The white working class clearly wants to protect and build upon the public sector, not destroy it. In a comprehensive recent study of voter attitudes, Larry Bartels, a political scientist at Vanderbilt, found that Republican voters are still inflamed by cultural issues but are nowhere near as hostile to government as most political analysts imagine. A majority of Republicans support government action to ensure access to quality health care and provide a decent standard of living for people unable to work. A substantial minority favors reducing income differences and helping families pay for child care and college. The anti-government agenda pushed by Republican megadonors like the Koch brothers simply doesn’t resonate with rank-and-file party voters.

It’s no secret that the interests of the party’s donor class have been sharply at odds with those of its base. But political parties ultimately have to deliver concrete benefits to their core constituents if they want to retain their support. And politicians have to respond to the needs and hopes of their voters, not just pander to their fears and hatreds.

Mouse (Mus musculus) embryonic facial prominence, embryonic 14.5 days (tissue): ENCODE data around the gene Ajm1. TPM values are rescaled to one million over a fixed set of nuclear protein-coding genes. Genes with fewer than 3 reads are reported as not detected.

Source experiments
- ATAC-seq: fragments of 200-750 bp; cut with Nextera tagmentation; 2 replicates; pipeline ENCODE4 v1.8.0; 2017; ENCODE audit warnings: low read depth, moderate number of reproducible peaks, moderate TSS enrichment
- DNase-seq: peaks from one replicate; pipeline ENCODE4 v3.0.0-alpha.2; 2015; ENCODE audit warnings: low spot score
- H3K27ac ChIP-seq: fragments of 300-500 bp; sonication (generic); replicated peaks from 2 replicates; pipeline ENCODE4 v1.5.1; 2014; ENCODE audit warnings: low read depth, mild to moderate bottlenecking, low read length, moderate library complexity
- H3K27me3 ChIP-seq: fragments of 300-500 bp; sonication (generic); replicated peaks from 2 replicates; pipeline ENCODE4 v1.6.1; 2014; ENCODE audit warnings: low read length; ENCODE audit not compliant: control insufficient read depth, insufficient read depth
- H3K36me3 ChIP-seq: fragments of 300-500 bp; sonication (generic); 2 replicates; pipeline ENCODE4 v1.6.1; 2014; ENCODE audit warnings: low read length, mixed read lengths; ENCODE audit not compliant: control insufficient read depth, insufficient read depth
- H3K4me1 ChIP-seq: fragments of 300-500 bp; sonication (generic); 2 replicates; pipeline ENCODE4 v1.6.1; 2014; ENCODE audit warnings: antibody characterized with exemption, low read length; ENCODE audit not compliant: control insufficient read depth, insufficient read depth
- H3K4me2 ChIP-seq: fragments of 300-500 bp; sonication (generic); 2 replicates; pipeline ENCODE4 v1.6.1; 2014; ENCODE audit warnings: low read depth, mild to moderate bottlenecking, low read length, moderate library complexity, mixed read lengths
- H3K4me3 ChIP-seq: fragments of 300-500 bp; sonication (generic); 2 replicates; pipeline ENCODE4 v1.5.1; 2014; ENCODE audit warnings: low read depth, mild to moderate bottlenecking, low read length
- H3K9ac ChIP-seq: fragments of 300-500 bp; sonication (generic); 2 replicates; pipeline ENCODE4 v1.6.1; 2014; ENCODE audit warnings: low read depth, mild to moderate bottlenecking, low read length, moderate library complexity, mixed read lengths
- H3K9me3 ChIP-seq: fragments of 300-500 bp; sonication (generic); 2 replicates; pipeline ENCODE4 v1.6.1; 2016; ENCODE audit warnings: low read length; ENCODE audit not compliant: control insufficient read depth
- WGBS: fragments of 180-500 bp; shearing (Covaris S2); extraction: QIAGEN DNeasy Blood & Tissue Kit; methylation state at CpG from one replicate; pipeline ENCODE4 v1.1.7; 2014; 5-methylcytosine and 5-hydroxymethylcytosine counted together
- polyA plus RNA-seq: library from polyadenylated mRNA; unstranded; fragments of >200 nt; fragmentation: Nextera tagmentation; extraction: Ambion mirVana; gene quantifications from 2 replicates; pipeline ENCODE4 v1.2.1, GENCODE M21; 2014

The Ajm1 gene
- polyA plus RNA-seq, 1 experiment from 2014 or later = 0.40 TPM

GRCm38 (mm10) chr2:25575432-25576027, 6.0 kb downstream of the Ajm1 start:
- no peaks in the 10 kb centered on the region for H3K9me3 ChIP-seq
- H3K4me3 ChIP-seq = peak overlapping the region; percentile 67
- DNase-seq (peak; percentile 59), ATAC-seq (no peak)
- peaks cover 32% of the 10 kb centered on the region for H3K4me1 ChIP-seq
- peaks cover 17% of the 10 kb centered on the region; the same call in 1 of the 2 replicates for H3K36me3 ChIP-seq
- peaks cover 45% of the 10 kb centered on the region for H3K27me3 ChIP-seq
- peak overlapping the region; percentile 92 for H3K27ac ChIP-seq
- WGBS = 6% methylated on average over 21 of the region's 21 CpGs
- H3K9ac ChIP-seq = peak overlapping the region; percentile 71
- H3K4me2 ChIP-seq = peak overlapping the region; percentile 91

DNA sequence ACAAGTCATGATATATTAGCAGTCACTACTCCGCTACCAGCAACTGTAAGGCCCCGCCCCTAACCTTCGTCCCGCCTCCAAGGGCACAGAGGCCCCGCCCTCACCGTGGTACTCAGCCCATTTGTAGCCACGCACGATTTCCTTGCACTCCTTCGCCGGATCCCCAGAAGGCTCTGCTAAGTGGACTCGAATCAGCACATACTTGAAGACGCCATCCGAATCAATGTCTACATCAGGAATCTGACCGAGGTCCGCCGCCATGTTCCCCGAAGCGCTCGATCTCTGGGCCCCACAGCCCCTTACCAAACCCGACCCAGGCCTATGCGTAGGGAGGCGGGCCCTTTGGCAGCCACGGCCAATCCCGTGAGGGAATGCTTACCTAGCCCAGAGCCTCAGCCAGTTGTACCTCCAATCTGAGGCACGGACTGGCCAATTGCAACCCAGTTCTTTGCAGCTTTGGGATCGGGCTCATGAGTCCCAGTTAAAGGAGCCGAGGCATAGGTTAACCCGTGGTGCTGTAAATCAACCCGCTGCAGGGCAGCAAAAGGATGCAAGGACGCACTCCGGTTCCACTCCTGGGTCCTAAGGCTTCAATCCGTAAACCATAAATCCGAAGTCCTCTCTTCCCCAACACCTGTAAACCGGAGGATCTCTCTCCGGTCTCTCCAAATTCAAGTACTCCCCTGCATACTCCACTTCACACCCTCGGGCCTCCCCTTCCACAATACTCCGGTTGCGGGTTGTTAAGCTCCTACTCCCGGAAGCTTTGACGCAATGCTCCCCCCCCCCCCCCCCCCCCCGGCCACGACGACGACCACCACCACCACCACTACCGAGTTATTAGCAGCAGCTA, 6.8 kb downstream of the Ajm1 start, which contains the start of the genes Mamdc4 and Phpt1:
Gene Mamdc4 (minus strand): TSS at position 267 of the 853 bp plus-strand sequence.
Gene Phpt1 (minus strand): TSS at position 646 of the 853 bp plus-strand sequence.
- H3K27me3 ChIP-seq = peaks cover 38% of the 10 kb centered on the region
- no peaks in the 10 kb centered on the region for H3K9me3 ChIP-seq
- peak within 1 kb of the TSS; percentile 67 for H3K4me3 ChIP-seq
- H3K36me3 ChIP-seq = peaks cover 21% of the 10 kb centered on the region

Desperation focuses the mind. As the elections loom, Republicans must resist the impulse to become full-time campaigners instead of legislators. That would only reinforce the public perception of Congress as a dysfunctional mess and incumbents as swamp-dwellers more concerned with their political survival (and self-enrichment) than with the national welfare.

Instead, the party should approach the elections under the banner of an ambitious program to bring economic revival to the working class. The starting point for such a program would be Mr. Trump’s campaign-trail commitment to rebuild our decaying national infrastructure — including the roads, schools, hospitals and other civic assets that have been squeezed by conservative cutbacks.